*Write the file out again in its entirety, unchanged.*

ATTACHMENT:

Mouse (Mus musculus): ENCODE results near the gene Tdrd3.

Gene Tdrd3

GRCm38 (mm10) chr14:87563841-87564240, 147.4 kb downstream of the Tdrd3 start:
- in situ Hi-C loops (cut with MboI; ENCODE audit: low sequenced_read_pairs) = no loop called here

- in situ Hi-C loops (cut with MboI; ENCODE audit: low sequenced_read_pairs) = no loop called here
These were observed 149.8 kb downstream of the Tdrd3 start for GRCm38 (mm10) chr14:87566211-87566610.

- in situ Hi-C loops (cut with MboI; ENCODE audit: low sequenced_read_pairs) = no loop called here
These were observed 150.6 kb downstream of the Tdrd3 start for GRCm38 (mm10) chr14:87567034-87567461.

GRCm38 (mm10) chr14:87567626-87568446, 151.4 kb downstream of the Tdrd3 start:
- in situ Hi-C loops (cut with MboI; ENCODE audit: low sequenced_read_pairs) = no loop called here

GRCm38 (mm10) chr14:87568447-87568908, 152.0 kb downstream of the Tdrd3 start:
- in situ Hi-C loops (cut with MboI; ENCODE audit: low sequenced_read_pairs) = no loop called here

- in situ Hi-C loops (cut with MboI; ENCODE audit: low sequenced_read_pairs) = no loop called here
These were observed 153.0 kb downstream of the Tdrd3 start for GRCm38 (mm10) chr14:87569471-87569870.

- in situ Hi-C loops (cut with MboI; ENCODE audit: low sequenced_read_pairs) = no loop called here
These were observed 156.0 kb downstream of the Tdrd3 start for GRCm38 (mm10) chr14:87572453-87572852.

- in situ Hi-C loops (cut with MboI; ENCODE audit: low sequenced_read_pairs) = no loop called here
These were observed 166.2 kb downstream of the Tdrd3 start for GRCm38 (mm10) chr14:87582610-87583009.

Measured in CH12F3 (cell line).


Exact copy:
Mouse (Mus musculus): ENCODE results near the gene Tdrd3.

Gene Tdrd3

GRCm38 (mm10) chr14:87563841-87564240, 147.4 kb downstream of the Tdrd3 start:
- in situ Hi-C loops (cut with MboI; ENCODE audit: low sequenced_read_pairs) = no loop called here

- in situ Hi-C loops (cut with MboI; ENCODE audit: low sequenced_read_pairs) = no loop called here
These were observed 149.8 kb downstream of the Tdrd3 start for GRCm38 (mm10) chr14:87566211-87566610.

- in situ Hi-C loops (cut with MboI; ENCODE audit: low sequenced_read_pairs) = no loop called here
These were observed 150.6 kb downstream of the Tdrd3 start for GRCm38 (mm10) chr14:87567034-87567461.

GRCm38 (mm10) chr14:87567626-87568446, 151.4 kb downstream of the Tdrd3 start:
- in situ Hi-C loops (cut with MboI; ENCODE audit: low sequenced_read_pairs) = no loop called here

GRCm38 (mm10) chr14:87568447-87568908, 152.0 kb downstream of the Tdrd3 start:
- in situ Hi-C loops (cut with MboI; ENCODE audit: low sequenced_read_pairs) = no loop called here

- in situ Hi-C loops (cut with MboI; ENCODE audit: low sequenced_read_pairs) = no loop called here
These were observed 153.0 kb downstream of the Tdrd3 start for GRCm38 (mm10) chr14:87569471-87569870.

- in situ Hi-C loops (cut with MboI; ENCODE audit: low sequenced_read_pairs) = no loop called here
These were observed 156.0 kb downstream of the Tdrd3 start for GRCm38 (mm10) chr14:87572453-87572852.

- in situ Hi-C loops (cut with MboI; ENCODE audit: low sequenced_read_pairs) = no loop called here
These were observed 166.2 kb downstream of the Tdrd3 start for GRCm38 (mm10) chr14:87582610-87583009.

Measured in CH12F3 (cell line).